Mentions: DNA polymerase I (PolI) is a well-characterized enzyme involved in DNA replication and repair [1]–[4]. The archetypal enzyme (Figure 1A) possesses three distinct biochemical activities, namely a DNA-dependent 5′-3′ DNA polymerase, a 3′-5′ proofreading exonuclease and a 5′-3′ exonuclease function [5], [6]. While polymerase and proofreading functions have been investigated extensively, the 5′-3′ exonuclease activity has been subject to less scrutiny. This activity has been variously described as a 5′-3′ exonuclease, a 5′ nuclease [7] and most commonly as a flap endonuclease or FEN activity [8] due to the biochemical and sequence homologies with their eukaryotic counterparts.

Bottom Line: By contrast, the theoretical results on the latter model, which is constructed based on available structural studies, are consistent with the experimental data.We thus conclude that the latter model rather than the former one is reasonable to describe the cooperation of the PolI's polymerase and 5'-3' exonuclease activities.Moreover, predicted results for the latter model are presented.

View Article: PubMed Central - PubMed

Affiliation: Key Laboratory of Soft Matter Physics, Institute of Physics, Chinese Academy of Sciences, Beijing, China.

ABSTRACT
Bacteria contain DNA polymerase I (PolI), a single polypeptide chain consisting of ∼930 residues, possessing DNA-dependent DNA polymerase, 3'-5' proofreading and 5'-3' exonuclease (also known as flap endonuclease) activities. PolI is particularly important in the processing of Okazaki fragments generated during lagging strand replication and must ultimately produce a double-stranded substrate with a nick suitable for DNA ligase to seal. PolI's activities must be highly coordinated both temporally and spatially otherwise uncontrolled 5'-nuclease activity could attack a nick and produce extended gaps leading to potentially lethal double-strand breaks. To investigate the mechanism of how PolI efficiently produces these nicks, we present theoretical studies on the dynamics of two possible scenarios or models. In one the flap DNA substrate can transit from the polymerase active site to the 5'-nuclease active site, with the relative position of the two active sites being kept fixed; while the other is that the 5'-nuclease domain can transit from the inactive mode, with the 5'-nuclease active site distant from the cleavage site on the DNA substrate, to the active mode, where the active site and substrate cleavage site are juxtaposed. The theoretical results based on the former scenario are inconsistent with the available experimental data that indicated that the majority of 5'-nucleolytic processing events are carried out by the same PolI molecule that has just extended the upstream primer terminus. By contrast, the theoretical results on the latter model, which is constructed based on available structural studies, are consistent with the experimental data. We thus conclude that the latter model rather than the former one is reasonable to describe the cooperation of the PolI's polymerase and 5'-3' exonuclease activities. Moreover, predicted results for the latter model are presented.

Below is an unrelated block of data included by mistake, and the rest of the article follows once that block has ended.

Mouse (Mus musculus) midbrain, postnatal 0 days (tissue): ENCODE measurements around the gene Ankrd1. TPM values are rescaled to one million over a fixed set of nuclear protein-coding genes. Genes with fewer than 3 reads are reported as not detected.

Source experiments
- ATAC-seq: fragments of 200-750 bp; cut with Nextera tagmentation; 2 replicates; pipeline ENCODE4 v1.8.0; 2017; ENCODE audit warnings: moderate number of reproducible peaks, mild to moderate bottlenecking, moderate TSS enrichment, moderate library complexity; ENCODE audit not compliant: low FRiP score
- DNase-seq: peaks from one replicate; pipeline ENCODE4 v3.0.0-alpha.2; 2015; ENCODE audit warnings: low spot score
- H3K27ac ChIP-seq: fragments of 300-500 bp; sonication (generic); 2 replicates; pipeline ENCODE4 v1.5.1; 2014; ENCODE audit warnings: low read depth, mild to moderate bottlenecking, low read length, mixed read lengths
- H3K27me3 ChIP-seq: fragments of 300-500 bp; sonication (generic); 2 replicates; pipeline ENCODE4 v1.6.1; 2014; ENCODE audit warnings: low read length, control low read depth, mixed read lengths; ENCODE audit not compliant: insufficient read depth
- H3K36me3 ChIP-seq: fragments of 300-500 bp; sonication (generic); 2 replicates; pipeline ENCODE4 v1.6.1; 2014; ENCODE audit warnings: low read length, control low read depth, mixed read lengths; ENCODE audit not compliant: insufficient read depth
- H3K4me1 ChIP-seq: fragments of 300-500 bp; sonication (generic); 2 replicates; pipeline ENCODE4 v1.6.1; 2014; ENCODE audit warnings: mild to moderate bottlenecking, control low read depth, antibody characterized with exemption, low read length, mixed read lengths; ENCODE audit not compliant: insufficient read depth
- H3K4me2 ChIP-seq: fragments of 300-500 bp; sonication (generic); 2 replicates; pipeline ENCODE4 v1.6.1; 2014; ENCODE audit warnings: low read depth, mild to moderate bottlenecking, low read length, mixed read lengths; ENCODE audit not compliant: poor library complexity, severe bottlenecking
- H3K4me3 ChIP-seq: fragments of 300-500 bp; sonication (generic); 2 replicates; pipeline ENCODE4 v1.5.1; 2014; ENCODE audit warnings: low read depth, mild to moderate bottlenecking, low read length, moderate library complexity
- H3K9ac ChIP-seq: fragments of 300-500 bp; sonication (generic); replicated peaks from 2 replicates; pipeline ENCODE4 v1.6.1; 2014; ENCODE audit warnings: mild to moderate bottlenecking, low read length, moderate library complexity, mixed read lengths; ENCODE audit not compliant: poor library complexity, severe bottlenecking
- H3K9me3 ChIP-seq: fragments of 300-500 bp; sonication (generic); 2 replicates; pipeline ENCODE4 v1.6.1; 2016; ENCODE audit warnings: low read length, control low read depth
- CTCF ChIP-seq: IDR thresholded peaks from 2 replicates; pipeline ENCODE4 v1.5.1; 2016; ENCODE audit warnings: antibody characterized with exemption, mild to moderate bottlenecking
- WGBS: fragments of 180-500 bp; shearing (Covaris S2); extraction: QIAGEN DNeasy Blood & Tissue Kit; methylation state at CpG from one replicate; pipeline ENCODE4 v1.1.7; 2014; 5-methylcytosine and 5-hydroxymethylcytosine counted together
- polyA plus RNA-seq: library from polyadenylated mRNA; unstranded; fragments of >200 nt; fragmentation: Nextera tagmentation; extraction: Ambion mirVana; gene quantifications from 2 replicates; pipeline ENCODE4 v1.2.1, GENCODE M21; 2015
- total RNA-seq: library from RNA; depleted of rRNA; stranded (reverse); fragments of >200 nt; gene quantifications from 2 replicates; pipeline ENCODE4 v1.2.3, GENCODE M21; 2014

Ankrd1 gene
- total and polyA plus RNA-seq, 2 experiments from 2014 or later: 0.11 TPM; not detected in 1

Show MeSH